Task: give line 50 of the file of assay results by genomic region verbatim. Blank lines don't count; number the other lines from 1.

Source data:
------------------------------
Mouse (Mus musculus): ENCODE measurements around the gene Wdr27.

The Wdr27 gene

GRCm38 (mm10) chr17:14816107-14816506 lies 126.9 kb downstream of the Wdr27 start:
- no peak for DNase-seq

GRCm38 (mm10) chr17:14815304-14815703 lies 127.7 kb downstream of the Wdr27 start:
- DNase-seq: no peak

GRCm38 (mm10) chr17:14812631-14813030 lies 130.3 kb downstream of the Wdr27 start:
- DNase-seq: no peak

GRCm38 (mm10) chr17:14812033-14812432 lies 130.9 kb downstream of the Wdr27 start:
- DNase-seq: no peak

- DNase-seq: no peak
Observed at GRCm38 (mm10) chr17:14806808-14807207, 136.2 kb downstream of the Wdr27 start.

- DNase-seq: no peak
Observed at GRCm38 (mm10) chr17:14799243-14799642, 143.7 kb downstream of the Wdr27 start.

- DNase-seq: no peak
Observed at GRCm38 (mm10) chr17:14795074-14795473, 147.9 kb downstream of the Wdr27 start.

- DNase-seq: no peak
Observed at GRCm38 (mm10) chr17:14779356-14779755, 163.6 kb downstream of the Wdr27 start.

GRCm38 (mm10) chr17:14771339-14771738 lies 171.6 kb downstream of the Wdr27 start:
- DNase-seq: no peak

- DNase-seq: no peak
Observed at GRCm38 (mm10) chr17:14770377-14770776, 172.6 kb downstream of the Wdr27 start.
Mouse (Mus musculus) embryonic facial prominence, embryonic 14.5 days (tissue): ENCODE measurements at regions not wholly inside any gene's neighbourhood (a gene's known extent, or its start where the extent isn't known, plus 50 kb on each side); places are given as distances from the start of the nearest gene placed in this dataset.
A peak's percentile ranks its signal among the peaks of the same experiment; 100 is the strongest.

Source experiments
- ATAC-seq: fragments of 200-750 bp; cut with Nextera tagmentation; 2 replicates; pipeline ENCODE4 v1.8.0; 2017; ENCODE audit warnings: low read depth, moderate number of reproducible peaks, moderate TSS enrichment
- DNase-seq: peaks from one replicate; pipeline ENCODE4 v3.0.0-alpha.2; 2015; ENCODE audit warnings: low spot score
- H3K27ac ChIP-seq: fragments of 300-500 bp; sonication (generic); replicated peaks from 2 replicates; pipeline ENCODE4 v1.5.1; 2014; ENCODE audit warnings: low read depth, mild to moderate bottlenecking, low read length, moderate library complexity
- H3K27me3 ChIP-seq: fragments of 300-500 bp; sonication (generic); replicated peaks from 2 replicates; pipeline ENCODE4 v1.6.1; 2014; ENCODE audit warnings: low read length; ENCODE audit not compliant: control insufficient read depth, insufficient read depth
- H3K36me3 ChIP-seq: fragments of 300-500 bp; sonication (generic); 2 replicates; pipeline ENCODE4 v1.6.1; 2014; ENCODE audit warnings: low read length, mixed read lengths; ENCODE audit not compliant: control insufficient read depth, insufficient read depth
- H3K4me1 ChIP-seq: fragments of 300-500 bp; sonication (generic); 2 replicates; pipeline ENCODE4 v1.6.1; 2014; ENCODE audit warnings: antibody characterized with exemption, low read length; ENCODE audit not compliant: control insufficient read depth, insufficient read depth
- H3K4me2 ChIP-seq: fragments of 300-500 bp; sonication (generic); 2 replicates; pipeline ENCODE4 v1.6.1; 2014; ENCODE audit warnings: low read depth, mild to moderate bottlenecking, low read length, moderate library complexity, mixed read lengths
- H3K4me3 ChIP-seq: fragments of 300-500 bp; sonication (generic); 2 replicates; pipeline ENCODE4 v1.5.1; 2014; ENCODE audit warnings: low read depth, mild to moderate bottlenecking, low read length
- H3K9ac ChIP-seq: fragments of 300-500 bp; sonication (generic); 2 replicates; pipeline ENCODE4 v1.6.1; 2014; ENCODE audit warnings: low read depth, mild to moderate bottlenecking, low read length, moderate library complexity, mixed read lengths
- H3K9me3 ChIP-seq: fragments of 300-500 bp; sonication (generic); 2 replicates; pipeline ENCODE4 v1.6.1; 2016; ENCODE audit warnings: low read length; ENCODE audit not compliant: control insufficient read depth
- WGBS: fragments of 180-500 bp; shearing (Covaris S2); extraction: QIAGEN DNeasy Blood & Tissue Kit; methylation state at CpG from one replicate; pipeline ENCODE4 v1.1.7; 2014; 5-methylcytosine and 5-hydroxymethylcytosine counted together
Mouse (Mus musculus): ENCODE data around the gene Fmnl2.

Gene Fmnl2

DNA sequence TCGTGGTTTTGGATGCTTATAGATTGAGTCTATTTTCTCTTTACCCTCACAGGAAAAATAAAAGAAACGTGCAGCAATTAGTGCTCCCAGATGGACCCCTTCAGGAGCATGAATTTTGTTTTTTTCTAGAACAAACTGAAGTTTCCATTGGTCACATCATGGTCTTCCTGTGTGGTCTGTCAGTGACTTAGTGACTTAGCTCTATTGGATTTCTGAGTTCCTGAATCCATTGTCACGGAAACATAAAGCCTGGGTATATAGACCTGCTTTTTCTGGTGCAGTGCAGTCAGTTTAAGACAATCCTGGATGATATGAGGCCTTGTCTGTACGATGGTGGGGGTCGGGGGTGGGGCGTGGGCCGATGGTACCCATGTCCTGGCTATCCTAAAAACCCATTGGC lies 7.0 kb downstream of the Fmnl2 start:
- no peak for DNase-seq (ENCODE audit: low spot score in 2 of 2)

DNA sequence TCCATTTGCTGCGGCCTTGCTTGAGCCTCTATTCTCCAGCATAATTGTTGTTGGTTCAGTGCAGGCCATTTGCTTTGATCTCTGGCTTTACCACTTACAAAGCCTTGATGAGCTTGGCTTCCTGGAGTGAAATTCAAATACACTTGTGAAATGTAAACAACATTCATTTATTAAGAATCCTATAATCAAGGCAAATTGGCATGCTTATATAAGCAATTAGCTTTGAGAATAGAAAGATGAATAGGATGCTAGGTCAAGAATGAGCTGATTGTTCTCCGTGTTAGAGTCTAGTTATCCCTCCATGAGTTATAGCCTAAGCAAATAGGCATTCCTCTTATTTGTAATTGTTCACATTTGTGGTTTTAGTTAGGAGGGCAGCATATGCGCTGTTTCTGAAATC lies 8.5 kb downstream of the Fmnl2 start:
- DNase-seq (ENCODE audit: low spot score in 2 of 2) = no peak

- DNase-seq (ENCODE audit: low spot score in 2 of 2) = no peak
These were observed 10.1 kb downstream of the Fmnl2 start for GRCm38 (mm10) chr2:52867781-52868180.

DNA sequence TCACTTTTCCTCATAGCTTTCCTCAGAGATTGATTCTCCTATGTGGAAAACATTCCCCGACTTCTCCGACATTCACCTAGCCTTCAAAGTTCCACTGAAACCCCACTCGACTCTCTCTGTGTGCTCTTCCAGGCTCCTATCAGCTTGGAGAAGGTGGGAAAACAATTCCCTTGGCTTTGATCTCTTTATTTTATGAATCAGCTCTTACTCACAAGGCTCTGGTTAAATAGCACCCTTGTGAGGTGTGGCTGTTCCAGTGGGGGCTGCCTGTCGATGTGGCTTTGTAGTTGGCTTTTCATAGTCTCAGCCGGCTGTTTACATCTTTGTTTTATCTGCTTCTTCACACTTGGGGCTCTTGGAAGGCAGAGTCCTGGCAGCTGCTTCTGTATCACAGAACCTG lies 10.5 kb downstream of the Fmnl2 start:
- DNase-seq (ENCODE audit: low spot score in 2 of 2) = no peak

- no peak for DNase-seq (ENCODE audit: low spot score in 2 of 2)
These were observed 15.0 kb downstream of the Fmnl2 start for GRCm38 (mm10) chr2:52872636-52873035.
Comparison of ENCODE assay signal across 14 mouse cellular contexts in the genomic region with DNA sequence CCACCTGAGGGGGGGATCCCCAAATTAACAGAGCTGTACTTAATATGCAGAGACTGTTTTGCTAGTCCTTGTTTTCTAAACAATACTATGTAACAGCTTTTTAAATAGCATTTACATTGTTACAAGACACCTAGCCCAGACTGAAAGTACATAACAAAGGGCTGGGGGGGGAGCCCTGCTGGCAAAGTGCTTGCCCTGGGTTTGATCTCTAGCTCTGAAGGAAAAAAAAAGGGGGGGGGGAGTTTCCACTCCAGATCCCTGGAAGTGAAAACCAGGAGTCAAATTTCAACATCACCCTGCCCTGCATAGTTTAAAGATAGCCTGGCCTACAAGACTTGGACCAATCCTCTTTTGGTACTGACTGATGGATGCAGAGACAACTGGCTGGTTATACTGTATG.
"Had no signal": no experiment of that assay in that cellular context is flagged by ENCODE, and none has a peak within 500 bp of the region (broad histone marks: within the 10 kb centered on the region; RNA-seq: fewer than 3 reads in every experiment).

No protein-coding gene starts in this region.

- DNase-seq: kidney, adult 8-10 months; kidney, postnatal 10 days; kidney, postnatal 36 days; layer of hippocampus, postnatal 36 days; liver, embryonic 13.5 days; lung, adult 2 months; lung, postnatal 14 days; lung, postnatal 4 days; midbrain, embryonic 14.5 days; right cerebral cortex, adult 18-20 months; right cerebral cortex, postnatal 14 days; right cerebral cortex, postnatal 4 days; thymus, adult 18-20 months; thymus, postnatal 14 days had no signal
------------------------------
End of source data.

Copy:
"Had no signal": no experiment of that assay in that cellular context is flagged by ENCODE, and none has a peak within 500 bp of the region (broad histone marks: within the 10 kb centered on the region; RNA-seq: fewer than 3 reads in every experiment).